Figures in Black: Words, Signs, and the "Racial" Self / Edition 1

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Overview

For over two centuries, critics and the black community have tended to approach African-American literature as simply one more front in the important war against racism, valuing slave narratives and twentieth-century works alike, primarily for their political impact.
In this volume, Henry Louis Gates, Jr., a leading scholar in African-American studies, attacks the notion of African-American literature as a kind of social realism. Insisting, instead, that critics focus on the most repressed element of African-American criticism—the language of the text—Gates advocates the use of a close, methodical analysis of language, made possible by modern literary theory. Throughout his study, Gates incorporates the theoretical insights of critics such as Bakhtin, Foucault, Lacan, Derrida, and Bloom, as he examines the modes of representation that define black art and analyzes the unspoken assumptions made in judging this literature since its inception.
Ranging from the eighteenth-century poet, Phillis Wheatley, to modern writers, Ishmael Reed and Alice Walker, Gates seeks to redefine literary criticism itself, moving away from a Eurocentric notion of a hierarchical canon—mostly white, Western, and male—to foster a truly comparative and pluralistic notion of literature.

A leading scholar in African-American studies attacks the notion of African-American literature as a kind of social realism.

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Editorial Reviews

From the Publisher
"The originality, brilliance, and scope of the work is remarkable....Gates will instruct, delight, and stimulate a broad range of readers, both those who are already well versed in [African-American] literature, and those who, after reading this book, will eagerly begin to be."—Barbara E. Johnson, Harvard University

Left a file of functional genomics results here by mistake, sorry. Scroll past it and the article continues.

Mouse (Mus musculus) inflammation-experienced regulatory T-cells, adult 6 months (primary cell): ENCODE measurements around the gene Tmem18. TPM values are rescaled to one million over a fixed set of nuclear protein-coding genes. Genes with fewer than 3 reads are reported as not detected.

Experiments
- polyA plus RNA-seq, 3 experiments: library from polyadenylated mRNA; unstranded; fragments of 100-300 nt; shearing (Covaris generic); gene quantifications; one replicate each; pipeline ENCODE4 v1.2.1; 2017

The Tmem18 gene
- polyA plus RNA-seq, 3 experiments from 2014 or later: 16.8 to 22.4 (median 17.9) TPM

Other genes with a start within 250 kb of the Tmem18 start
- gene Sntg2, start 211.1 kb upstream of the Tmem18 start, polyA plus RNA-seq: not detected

"Henry Louis Gates Jr. is establishing himself as the leading critic of Afro-American literature and his new book, Figures in Black, will certainly confirm his standing. Gates's brilliance lies in fulfilling an exceptionally difficult task: that of interpreting this body of literature through contemporary critical theory without losing sight of its tradition. These new essays thus combine historical breadth with critical insight....Figures in Black is one of the year's most outstanding critical studies."—Year's Work in English STudies

"A critical enterprise of the first importance....Gates promises to lead and to show the way in boldness of conception, in vigor of execution, and in vitality and pertinence of expression."—James Olney, Louisiana State University

"Figures in Black is an important work in the evolution of the [African-American] literary tradition, and provides some important prolegomena for the future of the criticism of [African-American] literature. Gates is at his best as a critic of criticism, when he reflects upon and clarifies the underlying ideological assumptions of the critical activity itself, and he is also astute in his application of the critical principles which he unearths."—MELUS (Journal of the Society for the Study of the Multi-Ethnic Literature of the United States)

"An extremely important...contribution to the study of [African-American] literature...there can be no doubt of Gates' crucial contributions as a literary historian."—Choice

"Entertaining and dramatic."—The Village Voice Literary Supplement

"Not only a series of provocative and original readings...but also much else of interest to students of black-white intellectual and literary history....Of the seminal importance of Figures in Black there can be no doubt."—American Literature

"The recognition of the critical sophistication of African-American literature and cultural expressions as well as recognition of the often unremarked blackness of antinomian critical thought are signal developments of the past decade, and [this book is a] signal contribution to elaborations of such insights."—English Language Notes

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Product Details

  • ISBN-13: 9780195060744
  • Publisher: Oxford University Press, USA
  • Publication date: 11/28/1989
  • Edition description: Reprint
  • Edition number: 1
  • Pages: 352
  • Product dimensions: 5.38 (w) x 8.00 (h) x 0.70 (d)

Meet the Author

Henry Louis Gates, Jr. is Chairman of the Department of Afro-American Studies and W.E.B. Du Bois Professor of the Humanities at Harvard University. He is the author of The Signifying Monkey, Loose Canons, and Colored People; general editor of The Schomburg Library of Nineteenth-Century Black Women Writers; and general editor of The W.E.B. Du Bois Institute series.

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